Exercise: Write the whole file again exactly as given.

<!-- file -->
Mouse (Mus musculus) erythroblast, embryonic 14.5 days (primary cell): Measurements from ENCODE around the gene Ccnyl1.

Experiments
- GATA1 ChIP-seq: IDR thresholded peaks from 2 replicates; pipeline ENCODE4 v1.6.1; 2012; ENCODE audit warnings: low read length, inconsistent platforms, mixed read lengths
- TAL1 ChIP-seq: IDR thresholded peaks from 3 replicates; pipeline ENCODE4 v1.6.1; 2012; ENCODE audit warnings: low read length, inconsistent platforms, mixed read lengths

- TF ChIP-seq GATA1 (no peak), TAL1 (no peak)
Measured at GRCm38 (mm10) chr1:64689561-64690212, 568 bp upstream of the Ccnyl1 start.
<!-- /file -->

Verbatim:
Mouse (Mus musculus) erythroblast, embryonic 14.5 days (primary cell): Measurements from ENCODE around the gene Ccnyl1.

Experiments
- GATA1 ChIP-seq: IDR thresholded peaks from 2 replicates; pipeline ENCODE4 v1.6.1; 2012; ENCODE audit warnings: low read length, inconsistent platforms, mixed read lengths
- TAL1 ChIP-seq: IDR thresholded peaks from 3 replicates; pipeline ENCODE4 v1.6.1; 2012; ENCODE audit warnings: low read length, inconsistent platforms, mixed read lengths

- TF ChIP-seq GATA1 (no peak), TAL1 (no peak)
Measured at GRCm38 (mm10) chr1:64689561-64690212, 568 bp upstream of the Ccnyl1 start.